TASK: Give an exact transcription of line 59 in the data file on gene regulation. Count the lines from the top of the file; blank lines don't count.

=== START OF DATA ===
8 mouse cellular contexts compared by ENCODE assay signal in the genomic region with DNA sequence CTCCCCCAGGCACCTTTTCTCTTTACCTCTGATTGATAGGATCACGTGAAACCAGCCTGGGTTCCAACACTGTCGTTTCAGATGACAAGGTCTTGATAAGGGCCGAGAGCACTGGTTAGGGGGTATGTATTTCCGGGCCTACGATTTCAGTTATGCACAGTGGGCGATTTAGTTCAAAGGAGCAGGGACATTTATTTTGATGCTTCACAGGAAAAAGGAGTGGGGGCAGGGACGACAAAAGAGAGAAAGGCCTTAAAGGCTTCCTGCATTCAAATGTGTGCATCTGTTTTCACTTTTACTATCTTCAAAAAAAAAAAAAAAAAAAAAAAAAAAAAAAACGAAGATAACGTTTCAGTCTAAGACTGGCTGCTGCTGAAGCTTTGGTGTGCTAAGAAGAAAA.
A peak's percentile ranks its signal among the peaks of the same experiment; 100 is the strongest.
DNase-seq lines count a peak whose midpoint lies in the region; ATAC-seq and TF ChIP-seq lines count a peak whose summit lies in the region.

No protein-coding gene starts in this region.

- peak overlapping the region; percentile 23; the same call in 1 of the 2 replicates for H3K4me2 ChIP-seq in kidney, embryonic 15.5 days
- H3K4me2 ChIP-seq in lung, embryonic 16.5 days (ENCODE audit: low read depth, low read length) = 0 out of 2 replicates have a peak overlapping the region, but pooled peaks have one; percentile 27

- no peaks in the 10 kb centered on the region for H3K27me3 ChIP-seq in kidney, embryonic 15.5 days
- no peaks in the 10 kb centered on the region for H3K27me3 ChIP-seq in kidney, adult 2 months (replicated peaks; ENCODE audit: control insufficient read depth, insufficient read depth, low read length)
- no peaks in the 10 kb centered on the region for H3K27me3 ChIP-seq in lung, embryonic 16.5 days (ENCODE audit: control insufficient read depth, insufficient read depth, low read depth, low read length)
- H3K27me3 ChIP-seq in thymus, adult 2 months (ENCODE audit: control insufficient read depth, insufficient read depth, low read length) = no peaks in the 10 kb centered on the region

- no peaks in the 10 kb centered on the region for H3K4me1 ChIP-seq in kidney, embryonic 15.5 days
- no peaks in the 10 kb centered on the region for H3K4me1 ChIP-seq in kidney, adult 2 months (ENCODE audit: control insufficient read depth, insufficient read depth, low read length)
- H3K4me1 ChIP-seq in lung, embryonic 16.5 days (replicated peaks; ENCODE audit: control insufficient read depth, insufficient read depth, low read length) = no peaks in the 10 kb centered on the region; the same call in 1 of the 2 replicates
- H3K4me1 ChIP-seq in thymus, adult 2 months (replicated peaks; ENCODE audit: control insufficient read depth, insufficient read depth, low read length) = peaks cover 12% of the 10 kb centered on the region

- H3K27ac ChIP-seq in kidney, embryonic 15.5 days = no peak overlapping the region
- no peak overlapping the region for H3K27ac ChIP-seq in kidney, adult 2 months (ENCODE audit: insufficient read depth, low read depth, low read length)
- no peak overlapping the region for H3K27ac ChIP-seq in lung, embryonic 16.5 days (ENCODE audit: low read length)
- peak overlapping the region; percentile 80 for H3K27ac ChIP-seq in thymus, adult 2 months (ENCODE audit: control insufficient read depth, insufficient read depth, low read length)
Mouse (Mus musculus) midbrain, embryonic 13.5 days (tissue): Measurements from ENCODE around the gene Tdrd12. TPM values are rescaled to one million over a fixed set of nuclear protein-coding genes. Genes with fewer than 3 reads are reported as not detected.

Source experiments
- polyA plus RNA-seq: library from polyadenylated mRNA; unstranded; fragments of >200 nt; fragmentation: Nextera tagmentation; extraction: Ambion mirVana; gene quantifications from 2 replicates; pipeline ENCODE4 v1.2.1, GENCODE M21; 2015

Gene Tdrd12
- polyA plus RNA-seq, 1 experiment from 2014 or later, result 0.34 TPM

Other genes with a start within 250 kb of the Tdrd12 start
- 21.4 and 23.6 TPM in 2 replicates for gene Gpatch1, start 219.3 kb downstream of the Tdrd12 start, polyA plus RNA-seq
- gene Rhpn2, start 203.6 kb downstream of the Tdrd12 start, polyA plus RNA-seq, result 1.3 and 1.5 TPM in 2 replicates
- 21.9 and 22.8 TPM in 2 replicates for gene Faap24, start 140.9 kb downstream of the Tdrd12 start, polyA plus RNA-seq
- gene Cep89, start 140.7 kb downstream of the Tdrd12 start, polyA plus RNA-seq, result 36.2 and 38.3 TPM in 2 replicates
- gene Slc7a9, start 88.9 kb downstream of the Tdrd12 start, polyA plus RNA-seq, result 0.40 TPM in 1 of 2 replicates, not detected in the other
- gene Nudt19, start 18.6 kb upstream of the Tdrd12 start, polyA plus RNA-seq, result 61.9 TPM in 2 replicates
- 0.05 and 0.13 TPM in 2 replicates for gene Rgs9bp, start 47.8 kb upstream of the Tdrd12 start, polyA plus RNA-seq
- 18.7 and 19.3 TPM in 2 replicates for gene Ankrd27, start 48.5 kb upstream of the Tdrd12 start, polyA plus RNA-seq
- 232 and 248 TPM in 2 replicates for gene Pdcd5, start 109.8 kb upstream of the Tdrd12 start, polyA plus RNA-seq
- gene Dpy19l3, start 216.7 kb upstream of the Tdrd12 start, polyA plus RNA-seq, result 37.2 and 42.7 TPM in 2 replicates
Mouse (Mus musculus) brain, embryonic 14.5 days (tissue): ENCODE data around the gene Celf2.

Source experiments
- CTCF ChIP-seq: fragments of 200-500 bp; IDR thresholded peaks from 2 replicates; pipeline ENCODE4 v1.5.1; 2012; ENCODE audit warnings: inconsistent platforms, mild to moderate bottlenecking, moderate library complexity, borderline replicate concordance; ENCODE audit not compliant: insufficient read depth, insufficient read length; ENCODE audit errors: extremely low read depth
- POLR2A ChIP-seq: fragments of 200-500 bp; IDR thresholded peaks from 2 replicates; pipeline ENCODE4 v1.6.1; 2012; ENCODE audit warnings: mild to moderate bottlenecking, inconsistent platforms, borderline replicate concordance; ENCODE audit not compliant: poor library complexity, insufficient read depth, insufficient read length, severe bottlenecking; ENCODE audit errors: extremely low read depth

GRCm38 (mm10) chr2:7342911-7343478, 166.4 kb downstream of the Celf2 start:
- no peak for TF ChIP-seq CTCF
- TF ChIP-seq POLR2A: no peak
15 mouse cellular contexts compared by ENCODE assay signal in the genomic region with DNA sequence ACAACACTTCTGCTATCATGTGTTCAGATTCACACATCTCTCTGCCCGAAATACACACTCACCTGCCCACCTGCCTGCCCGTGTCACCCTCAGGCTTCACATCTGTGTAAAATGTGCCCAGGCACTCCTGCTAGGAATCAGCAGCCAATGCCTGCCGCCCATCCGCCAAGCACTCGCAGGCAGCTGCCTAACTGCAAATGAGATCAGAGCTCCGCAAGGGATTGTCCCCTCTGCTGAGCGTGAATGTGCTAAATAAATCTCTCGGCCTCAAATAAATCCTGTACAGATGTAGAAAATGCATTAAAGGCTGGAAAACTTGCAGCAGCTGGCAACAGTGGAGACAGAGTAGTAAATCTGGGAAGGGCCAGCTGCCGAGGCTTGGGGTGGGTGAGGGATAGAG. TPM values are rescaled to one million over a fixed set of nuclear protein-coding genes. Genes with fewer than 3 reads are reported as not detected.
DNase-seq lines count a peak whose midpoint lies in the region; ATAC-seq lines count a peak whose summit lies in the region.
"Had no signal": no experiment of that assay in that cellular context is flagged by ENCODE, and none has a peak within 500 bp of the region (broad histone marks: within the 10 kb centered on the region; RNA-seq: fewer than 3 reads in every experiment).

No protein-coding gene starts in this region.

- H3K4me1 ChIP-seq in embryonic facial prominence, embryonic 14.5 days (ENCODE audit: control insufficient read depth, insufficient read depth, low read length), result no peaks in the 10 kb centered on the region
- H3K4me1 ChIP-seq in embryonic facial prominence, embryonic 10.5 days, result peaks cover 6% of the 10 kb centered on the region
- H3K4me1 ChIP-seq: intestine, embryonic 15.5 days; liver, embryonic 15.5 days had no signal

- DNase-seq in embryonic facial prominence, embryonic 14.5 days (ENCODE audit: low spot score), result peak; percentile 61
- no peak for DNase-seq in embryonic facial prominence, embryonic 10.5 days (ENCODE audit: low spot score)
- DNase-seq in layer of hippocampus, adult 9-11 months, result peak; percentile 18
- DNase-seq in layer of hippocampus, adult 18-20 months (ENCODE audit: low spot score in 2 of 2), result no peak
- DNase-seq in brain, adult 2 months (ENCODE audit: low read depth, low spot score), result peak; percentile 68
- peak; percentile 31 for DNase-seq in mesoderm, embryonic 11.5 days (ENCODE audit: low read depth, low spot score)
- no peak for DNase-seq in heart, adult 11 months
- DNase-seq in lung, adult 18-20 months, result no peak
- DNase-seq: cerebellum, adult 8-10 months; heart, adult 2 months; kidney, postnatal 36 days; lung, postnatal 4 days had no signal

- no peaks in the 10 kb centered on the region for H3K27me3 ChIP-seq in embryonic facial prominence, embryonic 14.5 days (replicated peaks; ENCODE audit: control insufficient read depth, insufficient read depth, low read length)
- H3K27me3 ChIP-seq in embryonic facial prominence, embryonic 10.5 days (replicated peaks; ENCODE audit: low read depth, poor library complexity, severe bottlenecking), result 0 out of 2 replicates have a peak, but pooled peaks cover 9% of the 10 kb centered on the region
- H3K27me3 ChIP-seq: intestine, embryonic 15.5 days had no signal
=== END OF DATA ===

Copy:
- H3K27me3 ChIP-seq in embryonic facial prominence, embryonic 10.5 days (replicated peaks; ENCODE audit: low read depth, poor library complexity, severe bottlenecking), result 0 out of 2 replicates have a peak, but pooled peaks cover 9% of the 10 kb centered on the region